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-   -   Rigid Foam in Rim Joists (http://www.diychatroom.com/f103/rigid-foam-rim-joists-157402/)

MrAngles 09-20-2012 11:06 AM

Rigid Foam in Rim Joists
 
I'm insulating my basement using 2" rigid foam on the concrete walls. I keep hearing to also put foam up in the rim joists, what is the purpose of this? I have plumbing and HVAC up there that fit ok with the existing fiberglass insulation, but there isn't room for 2 inches of foam in a lot of places.

Since the rim joists are above grade, why should I replace my existing insulation there?

Windows on Wash 09-21-2012 06:01 AM

The larger issue with the rim joists is air leakage.

Fiberglass is okay as long as it is properly air sealed at the framing (usually caulked and/or spray foamed).

If you pull the fiberglass out, you should see that it is tracked with dirt and will clearly show where the air movement is happening.

MrAngles 09-21-2012 08:49 AM

That makes sense, thank you very much.

concretemasonry 09-21-2012 09:34 AM

MrAngles -

For a basement, the insulation above grade is more important than below ground level, so insulating the rim joist is very important, usually neglected.

I stumbled on a method that I used on several homes I lived in. -

I would rough pre-cut XPS foam(usually 1-1/2" or 2" thick) into pieces about 14-1/2" by the depth of the joists for joists that were 16" o.c..

I used the expanding foam and sealed around the cavity created by the joists and rim and the immediately shoved in a pre-cut foam piece. The foam expands to fill the voids, seal the cracks and glues the foam in place. If you have extra foam, you can repeat it before stuffing the worthless fiberglass to the desired thickness before finishing the wall off. A similar method can be used on the walls parallel to the joists and you can use the foam as an adhesive/sealer between off lengths of foam that may be cut to fit any length.

Dick

Windows on Wash 09-21-2012 12:06 PM

CM's way is perfect example of how to get it done properly.

Gary in WA 09-21-2012 05:38 PM

“I'm insulating my basement using 2" rigid foam on the concrete walls. I keep hearing to also put foam up in the rim joists, what is the purpose of this?”---------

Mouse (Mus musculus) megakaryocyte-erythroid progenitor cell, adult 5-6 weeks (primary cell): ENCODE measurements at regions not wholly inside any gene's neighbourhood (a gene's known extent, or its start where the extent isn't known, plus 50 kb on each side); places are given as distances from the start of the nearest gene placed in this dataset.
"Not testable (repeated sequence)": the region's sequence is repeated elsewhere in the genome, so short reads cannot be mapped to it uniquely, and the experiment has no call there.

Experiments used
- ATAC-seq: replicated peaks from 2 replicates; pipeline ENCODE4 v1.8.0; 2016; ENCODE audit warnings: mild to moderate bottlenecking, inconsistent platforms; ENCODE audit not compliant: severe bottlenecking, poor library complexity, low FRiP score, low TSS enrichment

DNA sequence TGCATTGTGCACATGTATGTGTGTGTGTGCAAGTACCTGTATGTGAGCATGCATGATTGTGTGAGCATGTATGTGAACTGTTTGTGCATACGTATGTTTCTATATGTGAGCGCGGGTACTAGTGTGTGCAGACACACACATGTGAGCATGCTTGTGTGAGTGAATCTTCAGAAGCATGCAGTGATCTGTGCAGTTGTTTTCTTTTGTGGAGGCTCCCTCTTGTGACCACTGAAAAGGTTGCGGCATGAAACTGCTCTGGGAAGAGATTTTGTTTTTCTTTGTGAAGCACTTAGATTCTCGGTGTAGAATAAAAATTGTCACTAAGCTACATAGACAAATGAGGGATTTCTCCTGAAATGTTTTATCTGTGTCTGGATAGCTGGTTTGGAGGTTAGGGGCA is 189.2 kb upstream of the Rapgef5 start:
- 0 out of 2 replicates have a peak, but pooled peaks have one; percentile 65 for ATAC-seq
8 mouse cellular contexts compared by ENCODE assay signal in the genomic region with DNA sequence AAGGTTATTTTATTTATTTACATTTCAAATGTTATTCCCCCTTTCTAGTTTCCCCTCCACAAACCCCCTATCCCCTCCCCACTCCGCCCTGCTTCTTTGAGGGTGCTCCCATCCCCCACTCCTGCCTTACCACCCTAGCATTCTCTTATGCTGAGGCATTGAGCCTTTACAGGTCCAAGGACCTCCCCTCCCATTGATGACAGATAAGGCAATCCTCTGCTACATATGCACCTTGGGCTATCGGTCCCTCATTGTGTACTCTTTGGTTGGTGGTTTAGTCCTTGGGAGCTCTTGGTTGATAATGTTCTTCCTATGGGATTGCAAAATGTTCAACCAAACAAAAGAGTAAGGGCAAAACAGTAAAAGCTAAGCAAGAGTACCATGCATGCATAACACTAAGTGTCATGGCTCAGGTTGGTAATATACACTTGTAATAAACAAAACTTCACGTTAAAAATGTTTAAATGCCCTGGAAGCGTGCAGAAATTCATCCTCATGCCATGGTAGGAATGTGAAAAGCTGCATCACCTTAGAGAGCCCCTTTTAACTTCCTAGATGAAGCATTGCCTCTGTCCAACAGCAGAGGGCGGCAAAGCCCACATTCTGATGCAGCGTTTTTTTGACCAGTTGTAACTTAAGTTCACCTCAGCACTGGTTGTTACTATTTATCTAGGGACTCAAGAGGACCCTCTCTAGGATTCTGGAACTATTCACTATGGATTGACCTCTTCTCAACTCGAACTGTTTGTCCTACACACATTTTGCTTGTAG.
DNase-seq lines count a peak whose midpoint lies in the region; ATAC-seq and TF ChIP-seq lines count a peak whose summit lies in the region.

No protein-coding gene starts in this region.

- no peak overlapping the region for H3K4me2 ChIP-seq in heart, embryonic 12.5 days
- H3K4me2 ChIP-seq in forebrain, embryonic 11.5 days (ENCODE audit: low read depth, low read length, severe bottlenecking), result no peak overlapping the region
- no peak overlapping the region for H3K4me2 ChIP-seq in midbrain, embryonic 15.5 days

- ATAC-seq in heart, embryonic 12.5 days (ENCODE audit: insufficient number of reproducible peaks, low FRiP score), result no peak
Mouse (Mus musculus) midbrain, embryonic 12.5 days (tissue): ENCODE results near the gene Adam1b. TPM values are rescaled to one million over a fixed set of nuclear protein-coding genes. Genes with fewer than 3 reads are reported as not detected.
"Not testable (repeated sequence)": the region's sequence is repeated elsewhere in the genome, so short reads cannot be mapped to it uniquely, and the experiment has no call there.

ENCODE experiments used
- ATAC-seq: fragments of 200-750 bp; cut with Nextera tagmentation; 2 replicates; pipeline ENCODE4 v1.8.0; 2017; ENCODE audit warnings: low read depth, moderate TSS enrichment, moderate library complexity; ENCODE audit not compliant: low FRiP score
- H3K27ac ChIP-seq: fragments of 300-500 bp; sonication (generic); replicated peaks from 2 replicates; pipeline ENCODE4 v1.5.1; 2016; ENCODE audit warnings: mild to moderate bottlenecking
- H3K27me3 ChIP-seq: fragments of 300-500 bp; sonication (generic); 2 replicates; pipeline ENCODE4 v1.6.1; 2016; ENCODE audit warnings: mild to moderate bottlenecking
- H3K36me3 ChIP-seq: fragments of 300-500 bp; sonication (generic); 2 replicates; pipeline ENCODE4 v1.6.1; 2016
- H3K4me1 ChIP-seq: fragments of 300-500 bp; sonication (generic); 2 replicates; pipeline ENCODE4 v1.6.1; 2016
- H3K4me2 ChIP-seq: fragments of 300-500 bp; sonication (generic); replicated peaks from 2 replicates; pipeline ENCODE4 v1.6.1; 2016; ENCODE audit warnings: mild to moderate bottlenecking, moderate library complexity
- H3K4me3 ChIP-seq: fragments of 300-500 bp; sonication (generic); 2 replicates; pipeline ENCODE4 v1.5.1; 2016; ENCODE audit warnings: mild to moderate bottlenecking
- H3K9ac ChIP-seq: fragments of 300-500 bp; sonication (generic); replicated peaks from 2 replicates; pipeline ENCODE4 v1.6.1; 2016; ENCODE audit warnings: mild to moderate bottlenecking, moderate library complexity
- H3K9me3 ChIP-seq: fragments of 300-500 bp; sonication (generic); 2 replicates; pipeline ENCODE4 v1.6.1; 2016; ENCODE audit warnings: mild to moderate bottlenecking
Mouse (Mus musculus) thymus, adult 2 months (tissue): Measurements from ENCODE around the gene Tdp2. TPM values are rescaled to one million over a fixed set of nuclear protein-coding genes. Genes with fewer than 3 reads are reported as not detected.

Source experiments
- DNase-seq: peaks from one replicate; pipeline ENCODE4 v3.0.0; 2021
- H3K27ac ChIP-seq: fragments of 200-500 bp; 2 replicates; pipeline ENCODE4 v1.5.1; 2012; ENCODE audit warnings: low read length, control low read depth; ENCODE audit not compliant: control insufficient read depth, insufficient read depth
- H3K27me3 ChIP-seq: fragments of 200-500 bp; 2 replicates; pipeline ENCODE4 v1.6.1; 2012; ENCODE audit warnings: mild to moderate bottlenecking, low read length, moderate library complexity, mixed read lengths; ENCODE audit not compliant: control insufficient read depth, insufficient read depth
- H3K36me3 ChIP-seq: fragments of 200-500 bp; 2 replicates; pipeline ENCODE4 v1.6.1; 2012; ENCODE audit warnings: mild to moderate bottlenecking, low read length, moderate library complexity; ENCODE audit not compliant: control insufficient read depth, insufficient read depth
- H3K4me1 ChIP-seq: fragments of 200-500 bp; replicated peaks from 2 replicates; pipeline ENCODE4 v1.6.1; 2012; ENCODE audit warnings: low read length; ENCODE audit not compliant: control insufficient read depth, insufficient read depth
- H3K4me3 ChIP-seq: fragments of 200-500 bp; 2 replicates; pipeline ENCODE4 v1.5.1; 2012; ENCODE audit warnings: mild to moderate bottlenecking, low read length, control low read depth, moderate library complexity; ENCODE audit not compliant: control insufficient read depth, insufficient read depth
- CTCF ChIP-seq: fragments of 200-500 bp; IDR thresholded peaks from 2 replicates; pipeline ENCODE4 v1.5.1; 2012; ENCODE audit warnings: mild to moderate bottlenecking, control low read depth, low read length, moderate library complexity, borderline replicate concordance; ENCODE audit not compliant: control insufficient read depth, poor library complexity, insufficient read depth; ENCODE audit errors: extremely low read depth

----- This is to air seal the wood rim from outside air infiltration because the wood shrinks/expands with the seasons: http://www.paintsource.net/pages/sol...ood_shrink.htm

See the "Calculating shrinkage" chart on page 51; http://books.google.com/books?id=iwS...rafter&f=false

“I have plumbing and HVAC up there that fit ok with the existing fiberglass insulation, but there isn't room for 2 inches of foam in a lot of places.”-----------


----- even 1/2" of foam is better than any amount of fiberglass (air permeable) insulation; read last paragraph (though the foil-facing would not permit any drying to the interior); http://www.buildingfoundation.umn.ed...oistphenom.htm


”Since the rim joists are above grade, why should I replace my existing insulation there?”----------


------ because the foam moves the condensation plane from the wood to the foam surface, to air dry inside (and won't rot when wet): "Condensation control"; http://www.buildingscience.com/docum...l_seal_rev.pdf

The foam is cold on one side, warm on the other; this is the "first condensing surface" and is warm enough to prevent condensation, IF the foam is thick enough for the location (temperature wise); http://www.buildingscience.com/docum...bout-diffusion
The wood rim is cold on both side with an R-value of 1.25 per inch; standard rim= R-1.9.

Gary

MrAngles 09-22-2012 10:14 AM

Okay, I assumed that condensation was more of a below grade issue than above grade. So in areas where rigid foam just won't fit in between the wood and pipes etc, should I just shoot as much Great Stuff in there as I can?

Gary in WA 09-22-2012 08:11 PM

That will work, use the closed cell stuff, much better than fiberglass...

Gary


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